Two weeks later, Labcorp sent Nolan a bill, which charged him $292 for the Vitamin D test. (Id. ¶¶ 5, 75-79.) Unable to understand the discrepancy between the bill ($292) and the Patient Acknowledgement ($18.93), Nolan requested and received an Explanation of Benefits (“EOB”) from Highmark Blue Shield, his insurer. (Id. ¶ 77.) Highmark explained that although Nolan's insurance plan covered each of the other tests, it did not cover the Vitamin D test. (Id. ¶ 78.) Accordingly, the EOB stated that Nolan would be responsible for paying Labcorp the Vitamin D list price of $292 (in addition to the health plan allowed rate for each of the other tests Nolan was administered, because Nolan had not met his copay or deductible). (Id.) Nolan was “shocked” because he assumed, based on the Patient Acknowledgment, that Labcorp was willing to perform the test for the “Health Plan Allowed Rate” of $18.93. (Id. ¶ 79.) Nolan has since refused to pay the list price for the test “absent an appropriate settlement of his claim.” (Id. ¶ 5.)

B. Plaintiff Wittenberg

Plaintiff Wittenberg's experience is similar. On April 16, 2018, Wittenberg went to a Labcorp patient service center in Lake Mary, Florida, where she was administered two different sets of clinical laboratory tests. (Id. ¶¶ 7-8, 100.) Wittenberg signed a Patient Acknowledgement for each set of tests. (Doc. 1 ¶¶ 7, 101, 106, 109; Doc. 1-2 at 2; Doc. 1-3 at 2.) The total estimated responsibility, based on the “Health Plan Allowed Rate” for the first set of tests provided a cost estimate of $44.60 (Doc. 1 ¶¶ 7, 101, 106; Doc. 1-2 at 1) and $65.27 for the second set (id. ¶¶ 9, 101, 109, Doc. 1-3 at 1); the totals for both estimates reflected that the full expense was within the applicable deductible.

Subsequently, Wittenberg received an EOB from her insurer. (Doc. 1 ¶ 116.) It stated that because Labcorp was out of network with her insurance plan, she might be held responsible for “any charges in excess of the maximum amount.” (Id.) Shortly thereafter, Wittenberg received two invoices from Labcorp, each corresponding to the set of lab tests she received in April. (Id. ¶¶ 117, 119.) The invoices revealed that, because her insurance was out of network with Labcorp, none of the tests she received was covered; as a result, Labcorp charged her the list price rather than the health plan allowed rate for each test. (Id. ¶¶ 9, 116122.) The first invoice showed that Wittenberg owed Labcorp a total of $335 for the first set of tests, as opposed to the $44.60 estimate disclosed on the Patient Acknowledgment. (Id. ¶¶ 8-9, 117-18.) The second invoice showed that she owed a total of $650 for the second set of tests, as opposed to the $65.27 Patient Acknowledgement estimate. (Id. ¶¶ 8-9, 119-120.) Wittenberg has since paid Labcorp only the health plan allowed rate stated on the Patient Acknowledgment, plus “$140 towards the [outstanding] cost of each bill.” (Id. ¶ 10.) She has otherwise refused to pay the patient list prices “absent an appropriate settlement of her claim.” (Id.)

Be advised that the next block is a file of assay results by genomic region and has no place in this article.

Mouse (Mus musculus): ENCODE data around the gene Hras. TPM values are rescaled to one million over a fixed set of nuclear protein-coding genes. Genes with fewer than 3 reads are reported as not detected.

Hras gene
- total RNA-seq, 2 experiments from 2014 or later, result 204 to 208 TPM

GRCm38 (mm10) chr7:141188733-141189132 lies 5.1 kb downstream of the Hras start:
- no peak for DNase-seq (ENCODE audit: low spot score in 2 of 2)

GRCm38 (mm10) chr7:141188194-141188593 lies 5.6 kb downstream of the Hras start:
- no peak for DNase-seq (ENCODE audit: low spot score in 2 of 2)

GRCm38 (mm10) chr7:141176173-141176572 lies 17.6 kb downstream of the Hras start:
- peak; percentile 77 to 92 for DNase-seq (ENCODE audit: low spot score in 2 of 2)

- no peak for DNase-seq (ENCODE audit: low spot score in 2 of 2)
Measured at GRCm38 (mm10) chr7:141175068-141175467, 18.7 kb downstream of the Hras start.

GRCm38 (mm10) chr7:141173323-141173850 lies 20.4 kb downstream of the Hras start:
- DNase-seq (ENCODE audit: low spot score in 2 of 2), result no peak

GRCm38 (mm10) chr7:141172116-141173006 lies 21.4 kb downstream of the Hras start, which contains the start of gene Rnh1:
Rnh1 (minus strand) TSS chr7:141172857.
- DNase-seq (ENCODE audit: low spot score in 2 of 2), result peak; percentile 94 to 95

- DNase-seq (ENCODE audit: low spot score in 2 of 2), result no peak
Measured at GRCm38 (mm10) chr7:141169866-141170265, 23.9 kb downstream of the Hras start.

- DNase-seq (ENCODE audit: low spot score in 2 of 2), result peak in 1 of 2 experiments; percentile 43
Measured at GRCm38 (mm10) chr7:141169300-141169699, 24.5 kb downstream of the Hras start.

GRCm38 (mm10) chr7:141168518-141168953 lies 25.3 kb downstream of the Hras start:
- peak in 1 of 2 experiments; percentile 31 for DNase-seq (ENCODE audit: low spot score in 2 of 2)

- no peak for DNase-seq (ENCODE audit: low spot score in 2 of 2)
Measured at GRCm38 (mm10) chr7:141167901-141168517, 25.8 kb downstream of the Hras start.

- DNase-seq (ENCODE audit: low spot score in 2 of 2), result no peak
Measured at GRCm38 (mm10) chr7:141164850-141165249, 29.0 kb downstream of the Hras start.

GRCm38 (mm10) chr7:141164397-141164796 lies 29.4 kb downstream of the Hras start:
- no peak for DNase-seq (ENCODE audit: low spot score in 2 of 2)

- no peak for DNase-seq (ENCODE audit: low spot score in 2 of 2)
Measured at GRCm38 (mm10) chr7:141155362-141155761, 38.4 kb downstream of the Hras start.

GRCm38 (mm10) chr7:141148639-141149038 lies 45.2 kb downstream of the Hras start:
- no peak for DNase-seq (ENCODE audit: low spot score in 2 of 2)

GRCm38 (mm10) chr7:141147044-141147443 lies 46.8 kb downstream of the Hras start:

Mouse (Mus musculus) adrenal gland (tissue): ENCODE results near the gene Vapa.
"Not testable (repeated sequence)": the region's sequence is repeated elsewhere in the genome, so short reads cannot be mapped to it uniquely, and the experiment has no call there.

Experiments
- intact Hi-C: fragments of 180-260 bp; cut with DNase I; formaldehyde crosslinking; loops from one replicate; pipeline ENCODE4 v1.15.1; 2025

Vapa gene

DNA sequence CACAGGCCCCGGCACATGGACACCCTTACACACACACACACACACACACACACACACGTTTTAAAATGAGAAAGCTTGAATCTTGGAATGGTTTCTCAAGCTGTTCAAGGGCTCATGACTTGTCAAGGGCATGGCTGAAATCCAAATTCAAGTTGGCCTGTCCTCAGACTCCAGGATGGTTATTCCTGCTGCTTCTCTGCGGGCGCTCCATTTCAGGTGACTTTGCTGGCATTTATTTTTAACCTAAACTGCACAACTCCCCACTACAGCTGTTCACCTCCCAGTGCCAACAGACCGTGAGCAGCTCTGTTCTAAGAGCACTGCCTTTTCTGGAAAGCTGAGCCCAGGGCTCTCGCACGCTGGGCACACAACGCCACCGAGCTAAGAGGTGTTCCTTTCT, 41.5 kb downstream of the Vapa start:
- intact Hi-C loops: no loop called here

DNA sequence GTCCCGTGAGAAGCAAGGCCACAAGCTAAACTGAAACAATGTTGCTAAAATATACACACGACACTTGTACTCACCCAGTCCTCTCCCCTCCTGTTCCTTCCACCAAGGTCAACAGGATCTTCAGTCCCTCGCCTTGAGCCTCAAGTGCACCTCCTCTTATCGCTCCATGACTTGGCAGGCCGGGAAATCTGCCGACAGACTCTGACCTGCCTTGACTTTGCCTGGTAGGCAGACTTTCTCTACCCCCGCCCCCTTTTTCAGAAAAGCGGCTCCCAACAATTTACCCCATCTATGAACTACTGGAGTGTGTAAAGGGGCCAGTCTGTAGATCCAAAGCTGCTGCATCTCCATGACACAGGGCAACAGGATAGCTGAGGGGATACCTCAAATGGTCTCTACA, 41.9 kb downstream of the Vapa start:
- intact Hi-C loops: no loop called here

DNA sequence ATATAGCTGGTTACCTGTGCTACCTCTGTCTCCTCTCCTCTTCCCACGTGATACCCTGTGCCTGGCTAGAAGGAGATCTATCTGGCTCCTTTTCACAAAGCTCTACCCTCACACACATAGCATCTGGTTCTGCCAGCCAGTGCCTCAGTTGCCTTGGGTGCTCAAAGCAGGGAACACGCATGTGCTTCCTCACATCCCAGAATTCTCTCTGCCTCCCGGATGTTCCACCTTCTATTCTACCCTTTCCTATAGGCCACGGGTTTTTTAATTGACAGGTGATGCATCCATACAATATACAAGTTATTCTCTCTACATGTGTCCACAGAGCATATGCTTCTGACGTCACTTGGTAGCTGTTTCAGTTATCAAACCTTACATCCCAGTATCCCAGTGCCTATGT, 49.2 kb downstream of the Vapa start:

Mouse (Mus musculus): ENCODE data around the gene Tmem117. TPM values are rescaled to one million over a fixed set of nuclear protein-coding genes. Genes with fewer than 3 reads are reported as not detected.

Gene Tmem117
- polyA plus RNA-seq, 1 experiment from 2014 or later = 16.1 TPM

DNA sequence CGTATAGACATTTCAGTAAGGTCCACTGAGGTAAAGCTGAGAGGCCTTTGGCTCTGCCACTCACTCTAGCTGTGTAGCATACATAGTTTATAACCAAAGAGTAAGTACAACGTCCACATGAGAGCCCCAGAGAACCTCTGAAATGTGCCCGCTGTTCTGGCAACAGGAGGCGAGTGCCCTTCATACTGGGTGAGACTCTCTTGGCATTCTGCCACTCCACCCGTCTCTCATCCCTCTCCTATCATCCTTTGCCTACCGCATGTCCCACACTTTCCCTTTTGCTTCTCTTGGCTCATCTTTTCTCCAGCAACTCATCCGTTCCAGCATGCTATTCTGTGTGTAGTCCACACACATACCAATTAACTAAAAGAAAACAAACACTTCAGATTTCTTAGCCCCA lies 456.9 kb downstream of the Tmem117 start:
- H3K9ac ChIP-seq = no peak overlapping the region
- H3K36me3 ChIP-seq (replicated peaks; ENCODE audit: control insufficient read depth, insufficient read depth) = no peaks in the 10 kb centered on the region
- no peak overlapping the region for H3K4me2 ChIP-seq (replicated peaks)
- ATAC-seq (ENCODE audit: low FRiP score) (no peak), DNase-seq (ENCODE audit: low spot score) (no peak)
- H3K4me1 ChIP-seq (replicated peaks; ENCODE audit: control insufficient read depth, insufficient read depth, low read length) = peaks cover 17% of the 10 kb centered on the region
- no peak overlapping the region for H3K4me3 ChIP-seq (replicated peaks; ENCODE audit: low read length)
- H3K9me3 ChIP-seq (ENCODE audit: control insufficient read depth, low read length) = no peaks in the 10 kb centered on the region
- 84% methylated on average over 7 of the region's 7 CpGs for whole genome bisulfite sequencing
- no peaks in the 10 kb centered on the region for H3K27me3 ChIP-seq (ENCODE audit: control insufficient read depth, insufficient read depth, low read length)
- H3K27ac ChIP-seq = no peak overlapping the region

On December 29, 2021, Plaintiffs Nolan and Wittenberg filed the present putative class action. In Count I, Nolan alleges that Labcorp has engaged in unfair or deceptive trade practices by improperly billing for lab testing services in violation of the Nevada Deceptive Trade Practices Act (“NDTPA”), Nev. Rev. Stat. § 598.0903 et seq. (Id. ¶¶ 153-59.) In Count II, Wittenberg alleges that Labcorp has engaged in “unfair methods of competition, unconscionable acts or practices, and unfair or deceptive acts or practices” in violation of the Florida Deceptive and Unfair Trade Practices Act (“FDUTPA”), Fla. Stat. Ann. § 501.201, et seq. (Id. ¶¶ 160-66.) Nolan, a resident of Nevada, and Wittenberg, a resident of Florida, seek to certify a class of all persons residing in each state who signed a Patient Acknowledgment disclosing the “Estimated Charges” for lab services but were billed a patient list price that exceeded the disclosed health plan allowed rate for those services. (Id. ¶¶ 142, 153-59, 160-66.)